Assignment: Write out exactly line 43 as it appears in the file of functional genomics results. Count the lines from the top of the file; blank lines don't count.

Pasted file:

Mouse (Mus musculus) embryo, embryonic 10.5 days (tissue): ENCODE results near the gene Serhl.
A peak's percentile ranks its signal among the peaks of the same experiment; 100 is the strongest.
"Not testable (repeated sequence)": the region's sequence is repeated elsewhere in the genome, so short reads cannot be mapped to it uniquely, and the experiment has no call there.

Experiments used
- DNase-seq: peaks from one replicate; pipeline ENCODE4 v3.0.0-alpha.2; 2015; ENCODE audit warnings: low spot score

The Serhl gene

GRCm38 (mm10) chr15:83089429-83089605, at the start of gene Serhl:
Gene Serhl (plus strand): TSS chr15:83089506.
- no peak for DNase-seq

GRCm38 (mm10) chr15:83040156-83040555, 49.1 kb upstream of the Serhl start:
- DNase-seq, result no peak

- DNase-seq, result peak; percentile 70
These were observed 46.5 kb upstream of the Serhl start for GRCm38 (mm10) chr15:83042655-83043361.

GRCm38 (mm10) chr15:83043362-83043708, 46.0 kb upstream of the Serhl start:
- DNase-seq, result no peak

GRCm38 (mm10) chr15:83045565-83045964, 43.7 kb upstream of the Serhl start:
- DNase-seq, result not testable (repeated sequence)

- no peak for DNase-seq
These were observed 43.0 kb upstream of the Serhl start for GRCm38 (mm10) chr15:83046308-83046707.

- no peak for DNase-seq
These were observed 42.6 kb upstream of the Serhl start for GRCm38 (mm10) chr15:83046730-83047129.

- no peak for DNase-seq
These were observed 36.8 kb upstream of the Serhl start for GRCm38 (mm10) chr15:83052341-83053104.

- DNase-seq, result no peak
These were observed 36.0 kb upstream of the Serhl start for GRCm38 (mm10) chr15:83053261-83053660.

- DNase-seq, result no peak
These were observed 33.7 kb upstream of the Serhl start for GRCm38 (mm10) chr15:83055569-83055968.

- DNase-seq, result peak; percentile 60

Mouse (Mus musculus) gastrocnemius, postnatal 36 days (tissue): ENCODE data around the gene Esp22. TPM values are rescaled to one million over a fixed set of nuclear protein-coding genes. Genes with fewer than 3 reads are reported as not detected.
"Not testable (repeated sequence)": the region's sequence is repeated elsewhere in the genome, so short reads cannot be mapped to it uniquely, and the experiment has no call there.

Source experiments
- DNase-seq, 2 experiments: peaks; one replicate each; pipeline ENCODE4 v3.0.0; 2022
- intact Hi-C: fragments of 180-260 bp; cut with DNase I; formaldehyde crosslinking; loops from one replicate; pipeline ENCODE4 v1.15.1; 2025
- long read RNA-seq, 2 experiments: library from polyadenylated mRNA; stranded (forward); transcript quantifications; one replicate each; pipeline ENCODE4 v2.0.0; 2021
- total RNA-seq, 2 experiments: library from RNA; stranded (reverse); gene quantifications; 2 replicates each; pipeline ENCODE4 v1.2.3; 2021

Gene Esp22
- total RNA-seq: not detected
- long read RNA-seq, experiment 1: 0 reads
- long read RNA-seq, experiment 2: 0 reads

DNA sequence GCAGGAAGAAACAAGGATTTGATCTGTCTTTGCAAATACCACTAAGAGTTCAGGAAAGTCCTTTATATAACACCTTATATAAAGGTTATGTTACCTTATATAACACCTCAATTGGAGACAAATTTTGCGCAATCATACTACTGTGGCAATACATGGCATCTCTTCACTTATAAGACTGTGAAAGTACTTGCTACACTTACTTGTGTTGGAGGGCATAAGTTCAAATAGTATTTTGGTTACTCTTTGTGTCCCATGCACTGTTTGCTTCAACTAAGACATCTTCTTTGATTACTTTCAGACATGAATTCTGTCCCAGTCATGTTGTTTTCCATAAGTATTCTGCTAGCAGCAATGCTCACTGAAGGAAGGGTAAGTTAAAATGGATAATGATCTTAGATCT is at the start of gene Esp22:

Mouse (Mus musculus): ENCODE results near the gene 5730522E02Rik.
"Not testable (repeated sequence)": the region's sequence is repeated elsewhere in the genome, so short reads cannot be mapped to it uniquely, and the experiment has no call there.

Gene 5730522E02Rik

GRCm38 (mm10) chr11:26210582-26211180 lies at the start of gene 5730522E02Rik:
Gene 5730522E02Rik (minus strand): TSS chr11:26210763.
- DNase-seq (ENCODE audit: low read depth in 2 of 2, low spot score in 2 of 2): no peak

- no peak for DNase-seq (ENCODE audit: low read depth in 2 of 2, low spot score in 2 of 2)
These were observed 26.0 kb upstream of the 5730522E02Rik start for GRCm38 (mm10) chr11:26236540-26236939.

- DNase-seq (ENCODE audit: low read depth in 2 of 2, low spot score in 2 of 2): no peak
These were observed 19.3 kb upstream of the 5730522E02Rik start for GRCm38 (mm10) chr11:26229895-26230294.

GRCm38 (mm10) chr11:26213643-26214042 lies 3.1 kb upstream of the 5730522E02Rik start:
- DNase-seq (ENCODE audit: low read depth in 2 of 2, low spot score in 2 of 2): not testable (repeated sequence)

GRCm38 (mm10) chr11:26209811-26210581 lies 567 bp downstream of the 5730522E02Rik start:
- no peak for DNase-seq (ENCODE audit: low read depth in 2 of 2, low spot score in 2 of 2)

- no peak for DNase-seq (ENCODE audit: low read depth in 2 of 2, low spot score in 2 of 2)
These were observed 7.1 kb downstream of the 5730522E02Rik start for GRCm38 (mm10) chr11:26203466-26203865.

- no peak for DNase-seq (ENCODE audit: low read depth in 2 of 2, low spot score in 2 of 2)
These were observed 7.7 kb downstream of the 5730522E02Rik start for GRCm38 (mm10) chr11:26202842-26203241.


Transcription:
Gene 5730522E02Rik